The U.S.-spec engine was different, too: the legendary 22R and its derivatives. This 2.4-liter unit used a cast-iron block and still retains near-mythic reputation for reliability.

1987 Toyota Hilux

It was never triumphant against furious hordes of rocket-barfing MiGs however, at least not in the American market. The rest of the world got the same 3YJ our Hilux has and was able to keep them running in conditions like war zones using nothing more than buckets of rocks and a surfeit of pure vitriol. Suffice to say, both engines are incredibly tough.

So, would you buy this 1987 Toyota Hilux? We certainly would. Underneath that metallic charcoal paint and jaunty Eighties graphics package blazes the immortal heart of a warrior. Point it in any direction—over hill, dale, jungle, or ice cap—and it will just go. Dreaming of Patagonia? Want to run the Mexican 1000? Fancy circumnavigating the globe? Buy this truck.

1987 Toyota Hilux

This is a classic pickup the new owner can use every day for years to come and, at some point in the future, when it’s finally time to sell, will be worth more than what was paid for it.

And to that new buyer, it’ll still be worth every penny.

Buy this Toyota Hilux.

More classic cars from Motoring Research:

Ford gets first Reader Recommendation from Good Housekeeping

Good Housekeeping Ford ecosport

The Good Housekeeping Reader Recommendation is a highly sought-after accolade for anything in the consumer sphere – be it technology, clothing or indeed housekeeping.

Now cars are on the iconic magazine’s radar, with the Ford Kuga and Ecosport earning a first ever automotive Reader Recommendation.

The Reader Recommendation comes with a combination of the ‘expertise of Good Housekeeping’s acclaimed testing institute’ as well as the insights of readers giving their personal experiences of a product.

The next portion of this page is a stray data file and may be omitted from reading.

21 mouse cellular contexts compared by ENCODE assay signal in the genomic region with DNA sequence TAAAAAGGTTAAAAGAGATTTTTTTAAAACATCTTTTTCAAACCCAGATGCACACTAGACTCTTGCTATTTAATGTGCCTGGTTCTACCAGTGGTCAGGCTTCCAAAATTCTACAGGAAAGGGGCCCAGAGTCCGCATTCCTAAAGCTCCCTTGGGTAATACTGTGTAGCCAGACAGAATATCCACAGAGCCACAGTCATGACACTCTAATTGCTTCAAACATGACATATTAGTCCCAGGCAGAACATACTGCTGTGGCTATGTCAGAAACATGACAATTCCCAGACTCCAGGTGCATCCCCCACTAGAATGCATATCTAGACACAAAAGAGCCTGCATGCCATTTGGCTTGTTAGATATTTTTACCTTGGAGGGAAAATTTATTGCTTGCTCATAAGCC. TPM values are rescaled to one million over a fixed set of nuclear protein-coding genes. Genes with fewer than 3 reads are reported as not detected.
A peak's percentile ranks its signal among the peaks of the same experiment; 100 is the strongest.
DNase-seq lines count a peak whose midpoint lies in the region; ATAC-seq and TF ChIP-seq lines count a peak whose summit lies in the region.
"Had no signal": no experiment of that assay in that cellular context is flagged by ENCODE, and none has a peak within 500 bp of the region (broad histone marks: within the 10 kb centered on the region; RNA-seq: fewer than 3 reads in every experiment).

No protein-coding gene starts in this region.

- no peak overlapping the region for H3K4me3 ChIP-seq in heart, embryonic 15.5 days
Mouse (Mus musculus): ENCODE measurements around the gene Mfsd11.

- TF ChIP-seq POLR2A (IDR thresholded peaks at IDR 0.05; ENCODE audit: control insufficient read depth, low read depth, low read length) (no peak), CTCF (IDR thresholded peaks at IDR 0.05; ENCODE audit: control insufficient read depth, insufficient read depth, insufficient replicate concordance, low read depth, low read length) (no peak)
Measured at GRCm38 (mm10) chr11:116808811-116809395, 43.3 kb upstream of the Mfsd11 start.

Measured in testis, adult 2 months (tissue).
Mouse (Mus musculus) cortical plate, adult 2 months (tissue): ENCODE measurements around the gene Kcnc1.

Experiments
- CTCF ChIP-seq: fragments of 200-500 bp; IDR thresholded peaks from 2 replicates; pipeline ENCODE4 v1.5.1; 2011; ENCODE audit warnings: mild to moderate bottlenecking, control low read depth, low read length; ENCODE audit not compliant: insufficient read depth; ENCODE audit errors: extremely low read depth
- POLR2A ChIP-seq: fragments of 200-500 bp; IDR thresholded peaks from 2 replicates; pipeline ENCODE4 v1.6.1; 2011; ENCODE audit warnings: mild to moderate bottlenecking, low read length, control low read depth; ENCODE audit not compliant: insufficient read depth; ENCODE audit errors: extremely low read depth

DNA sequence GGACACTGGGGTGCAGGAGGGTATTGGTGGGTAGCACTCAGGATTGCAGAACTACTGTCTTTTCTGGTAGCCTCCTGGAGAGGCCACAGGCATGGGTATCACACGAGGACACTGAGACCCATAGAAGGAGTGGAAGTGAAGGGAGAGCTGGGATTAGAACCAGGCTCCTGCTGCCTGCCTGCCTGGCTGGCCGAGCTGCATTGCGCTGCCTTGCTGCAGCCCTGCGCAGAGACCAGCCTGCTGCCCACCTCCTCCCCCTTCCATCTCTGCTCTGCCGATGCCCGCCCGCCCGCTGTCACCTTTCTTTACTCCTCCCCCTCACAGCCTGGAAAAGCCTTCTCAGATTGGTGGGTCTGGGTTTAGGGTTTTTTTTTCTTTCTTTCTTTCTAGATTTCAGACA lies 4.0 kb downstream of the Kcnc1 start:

Good Housekeeping Ford Kuga

Fully 98 percent of readers rated the Kuga as very good or excellent. And 96 percent said they would recommend the crossover to friends or family.

The Ecosport scores slightly lower, with 96 percent of readers giving a good/excellent score and 91 percent saying they’d recommend it. Still, not a score to be sniffed at.

Alongside the success and acclaim the Fiesta and Focus are accruing, Ford has quite the award-winning lineup on its hands. 

Good Housekeeping Ford Kuga

“We are incredibly proud to be the first automotive manufacturer to be Reader Recommended,” said Mandy Dean, marketing director, Ford of Britain. “It’s great to have Ecosport and Kuga, two very popular vehicles in our range, receive further validation from such an established and respected consumer voice, representing everyday users.” 

“It’s great to see a brand like Ford engaging in our rigorous Good Housekeeping testing programme to ensure they’re providing the best quality for the ever-discerning consumer,” added Jim Chaudry, automotive director at Good Housekeeping publisher, Hearst UK.

Good Housekeeping Ford ecosport

 

Dogs are more expensive to insure than cars

Dogs more expensive than cars on insurance

Dogs are more expensive to insure than many cars, according to comparisons made by AA Insurance.

Incredibly, if you’ve got yourself a great dane, you can expect to pay more than twice as much for insurance as for a BMW X5. A steep £1,138.80 for the pup plays £474,78 for the German SUV.

Dogs more expensive than cars on insurance

Even Her Majesty the Queen could be buckling under the weight of insurance costs. A corgi costs £483 to insure, though you can times that by 30 for the number she’s owned over the years. Compare that to the £636 it’ll cost to insure a royal Land Rover Discovery.